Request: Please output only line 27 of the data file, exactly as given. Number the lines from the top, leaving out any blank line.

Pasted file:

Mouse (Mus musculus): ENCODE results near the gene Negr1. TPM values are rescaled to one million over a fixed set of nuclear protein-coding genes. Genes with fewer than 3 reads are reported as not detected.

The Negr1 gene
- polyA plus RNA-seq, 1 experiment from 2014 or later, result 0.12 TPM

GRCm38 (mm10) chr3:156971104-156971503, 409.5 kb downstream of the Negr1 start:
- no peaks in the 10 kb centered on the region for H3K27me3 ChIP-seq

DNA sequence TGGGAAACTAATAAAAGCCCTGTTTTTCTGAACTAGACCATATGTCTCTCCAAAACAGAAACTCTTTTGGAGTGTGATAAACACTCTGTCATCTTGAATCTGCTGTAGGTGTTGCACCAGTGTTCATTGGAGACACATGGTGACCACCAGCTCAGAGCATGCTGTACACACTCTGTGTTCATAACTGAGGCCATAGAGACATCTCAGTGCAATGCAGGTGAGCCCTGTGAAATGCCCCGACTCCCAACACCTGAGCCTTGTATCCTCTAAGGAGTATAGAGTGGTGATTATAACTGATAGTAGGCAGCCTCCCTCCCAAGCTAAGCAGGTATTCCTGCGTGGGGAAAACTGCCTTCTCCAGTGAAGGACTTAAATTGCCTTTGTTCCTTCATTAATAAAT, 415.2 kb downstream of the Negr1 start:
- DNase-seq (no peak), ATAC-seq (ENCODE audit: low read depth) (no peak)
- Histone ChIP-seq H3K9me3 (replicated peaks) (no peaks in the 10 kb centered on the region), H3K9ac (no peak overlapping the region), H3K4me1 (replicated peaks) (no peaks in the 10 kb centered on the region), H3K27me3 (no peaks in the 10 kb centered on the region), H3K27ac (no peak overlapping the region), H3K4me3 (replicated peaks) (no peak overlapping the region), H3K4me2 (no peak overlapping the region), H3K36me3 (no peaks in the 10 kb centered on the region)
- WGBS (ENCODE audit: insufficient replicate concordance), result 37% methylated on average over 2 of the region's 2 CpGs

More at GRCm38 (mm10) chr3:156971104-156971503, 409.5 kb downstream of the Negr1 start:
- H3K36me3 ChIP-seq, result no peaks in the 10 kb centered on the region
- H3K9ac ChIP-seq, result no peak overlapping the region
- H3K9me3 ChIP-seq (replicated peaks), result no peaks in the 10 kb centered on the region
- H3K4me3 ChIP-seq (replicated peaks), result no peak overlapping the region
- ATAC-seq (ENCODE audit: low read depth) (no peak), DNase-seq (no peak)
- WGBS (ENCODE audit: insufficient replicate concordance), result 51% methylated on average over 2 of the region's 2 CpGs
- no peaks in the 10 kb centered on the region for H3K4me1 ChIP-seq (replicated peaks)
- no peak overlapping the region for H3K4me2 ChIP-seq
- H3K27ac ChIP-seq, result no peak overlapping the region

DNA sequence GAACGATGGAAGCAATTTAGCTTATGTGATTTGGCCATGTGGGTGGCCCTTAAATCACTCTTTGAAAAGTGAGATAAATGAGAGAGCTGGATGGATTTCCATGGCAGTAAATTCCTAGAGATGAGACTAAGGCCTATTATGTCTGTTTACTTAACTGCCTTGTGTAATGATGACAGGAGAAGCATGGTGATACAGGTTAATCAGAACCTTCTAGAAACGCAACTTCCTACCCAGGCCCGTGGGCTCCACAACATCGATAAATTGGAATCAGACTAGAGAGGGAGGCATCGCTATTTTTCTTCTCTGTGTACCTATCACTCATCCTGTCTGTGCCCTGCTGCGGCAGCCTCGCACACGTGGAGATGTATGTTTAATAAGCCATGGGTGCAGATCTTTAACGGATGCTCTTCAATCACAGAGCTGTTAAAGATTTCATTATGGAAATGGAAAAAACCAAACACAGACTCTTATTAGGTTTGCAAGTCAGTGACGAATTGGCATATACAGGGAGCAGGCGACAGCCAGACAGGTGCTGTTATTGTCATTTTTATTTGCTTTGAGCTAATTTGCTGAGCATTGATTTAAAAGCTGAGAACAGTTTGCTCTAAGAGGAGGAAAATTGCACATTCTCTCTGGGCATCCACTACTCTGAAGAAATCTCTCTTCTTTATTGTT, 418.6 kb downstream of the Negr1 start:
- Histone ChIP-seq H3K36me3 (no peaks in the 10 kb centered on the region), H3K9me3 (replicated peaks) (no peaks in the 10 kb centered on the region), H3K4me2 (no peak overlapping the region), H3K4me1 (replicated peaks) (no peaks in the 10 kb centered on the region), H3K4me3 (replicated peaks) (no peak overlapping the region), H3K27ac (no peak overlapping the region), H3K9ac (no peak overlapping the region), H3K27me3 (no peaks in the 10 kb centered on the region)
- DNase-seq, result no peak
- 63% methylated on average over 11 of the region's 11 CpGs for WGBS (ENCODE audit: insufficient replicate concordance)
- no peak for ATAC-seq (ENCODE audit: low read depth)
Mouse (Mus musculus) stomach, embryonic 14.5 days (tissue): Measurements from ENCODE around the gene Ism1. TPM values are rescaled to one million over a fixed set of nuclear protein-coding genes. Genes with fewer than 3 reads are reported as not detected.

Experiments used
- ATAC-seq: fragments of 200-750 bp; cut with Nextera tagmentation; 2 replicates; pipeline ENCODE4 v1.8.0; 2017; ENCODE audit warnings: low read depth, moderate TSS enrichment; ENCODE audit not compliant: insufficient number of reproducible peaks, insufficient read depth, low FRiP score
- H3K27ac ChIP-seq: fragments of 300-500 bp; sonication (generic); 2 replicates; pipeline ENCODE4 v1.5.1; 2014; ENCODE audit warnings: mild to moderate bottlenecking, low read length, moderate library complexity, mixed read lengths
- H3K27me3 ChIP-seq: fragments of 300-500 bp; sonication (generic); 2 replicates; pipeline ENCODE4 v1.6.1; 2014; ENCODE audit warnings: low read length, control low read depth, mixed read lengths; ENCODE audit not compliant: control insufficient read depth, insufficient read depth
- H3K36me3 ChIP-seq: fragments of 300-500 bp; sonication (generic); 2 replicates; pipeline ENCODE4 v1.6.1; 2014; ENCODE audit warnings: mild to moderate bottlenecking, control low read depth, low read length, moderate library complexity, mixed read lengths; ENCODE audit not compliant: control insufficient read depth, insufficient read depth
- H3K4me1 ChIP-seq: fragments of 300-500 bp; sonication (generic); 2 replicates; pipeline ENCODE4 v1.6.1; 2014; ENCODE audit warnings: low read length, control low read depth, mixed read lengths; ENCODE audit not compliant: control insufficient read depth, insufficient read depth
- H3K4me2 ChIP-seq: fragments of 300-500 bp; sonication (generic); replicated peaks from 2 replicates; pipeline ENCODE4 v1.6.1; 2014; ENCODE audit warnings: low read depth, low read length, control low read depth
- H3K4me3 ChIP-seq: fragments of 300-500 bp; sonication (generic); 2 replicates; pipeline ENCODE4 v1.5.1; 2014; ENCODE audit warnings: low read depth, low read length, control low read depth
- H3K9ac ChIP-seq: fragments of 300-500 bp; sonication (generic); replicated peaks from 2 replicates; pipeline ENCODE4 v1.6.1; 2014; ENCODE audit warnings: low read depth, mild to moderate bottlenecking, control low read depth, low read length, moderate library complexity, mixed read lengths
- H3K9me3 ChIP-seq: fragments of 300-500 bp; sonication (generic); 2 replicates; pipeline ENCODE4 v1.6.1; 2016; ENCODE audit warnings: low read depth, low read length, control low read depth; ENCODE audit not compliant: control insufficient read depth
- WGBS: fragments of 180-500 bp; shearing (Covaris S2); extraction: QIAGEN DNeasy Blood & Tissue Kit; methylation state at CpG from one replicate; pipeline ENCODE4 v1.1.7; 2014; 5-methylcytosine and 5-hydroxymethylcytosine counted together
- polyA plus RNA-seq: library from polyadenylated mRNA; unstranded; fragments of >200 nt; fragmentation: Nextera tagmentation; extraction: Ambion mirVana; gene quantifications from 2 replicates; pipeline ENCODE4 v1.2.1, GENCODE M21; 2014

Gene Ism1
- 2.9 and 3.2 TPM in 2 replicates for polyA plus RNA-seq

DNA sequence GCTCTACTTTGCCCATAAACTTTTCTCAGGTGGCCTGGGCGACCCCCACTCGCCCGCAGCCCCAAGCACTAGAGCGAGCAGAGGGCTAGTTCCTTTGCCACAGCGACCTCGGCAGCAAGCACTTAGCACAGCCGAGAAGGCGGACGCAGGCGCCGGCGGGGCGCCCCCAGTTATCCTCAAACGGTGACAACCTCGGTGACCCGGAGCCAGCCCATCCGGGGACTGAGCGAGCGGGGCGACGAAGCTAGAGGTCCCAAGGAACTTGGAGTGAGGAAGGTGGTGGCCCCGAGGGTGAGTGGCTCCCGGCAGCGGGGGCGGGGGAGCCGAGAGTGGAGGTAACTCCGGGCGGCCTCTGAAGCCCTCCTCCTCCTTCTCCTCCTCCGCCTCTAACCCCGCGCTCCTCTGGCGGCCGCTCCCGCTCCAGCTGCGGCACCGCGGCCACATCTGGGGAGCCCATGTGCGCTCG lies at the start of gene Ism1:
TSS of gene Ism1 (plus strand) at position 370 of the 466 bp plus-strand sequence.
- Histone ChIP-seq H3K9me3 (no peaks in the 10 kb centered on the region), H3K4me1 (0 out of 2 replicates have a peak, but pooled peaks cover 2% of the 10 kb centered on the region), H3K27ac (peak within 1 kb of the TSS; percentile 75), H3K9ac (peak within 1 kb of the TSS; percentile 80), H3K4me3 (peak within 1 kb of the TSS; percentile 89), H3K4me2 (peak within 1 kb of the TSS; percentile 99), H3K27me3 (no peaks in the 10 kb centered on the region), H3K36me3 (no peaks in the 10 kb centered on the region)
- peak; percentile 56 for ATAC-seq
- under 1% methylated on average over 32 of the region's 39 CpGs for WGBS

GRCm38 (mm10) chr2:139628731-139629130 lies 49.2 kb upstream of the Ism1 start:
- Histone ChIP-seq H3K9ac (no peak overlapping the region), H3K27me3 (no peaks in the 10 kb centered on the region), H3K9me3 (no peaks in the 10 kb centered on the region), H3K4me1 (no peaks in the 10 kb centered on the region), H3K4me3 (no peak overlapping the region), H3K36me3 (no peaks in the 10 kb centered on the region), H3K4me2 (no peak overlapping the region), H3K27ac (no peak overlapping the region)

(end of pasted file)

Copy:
- ATAC-seq: fragments of 200-750 bp; cut with Nextera tagmentation; 2 replicates; pipeline ENCODE4 v1.8.0; 2017; ENCODE audit warnings: low read depth, moderate TSS enrichment; ENCODE audit not compliant: insufficient number of reproducible peaks, insufficient read depth, low FRiP score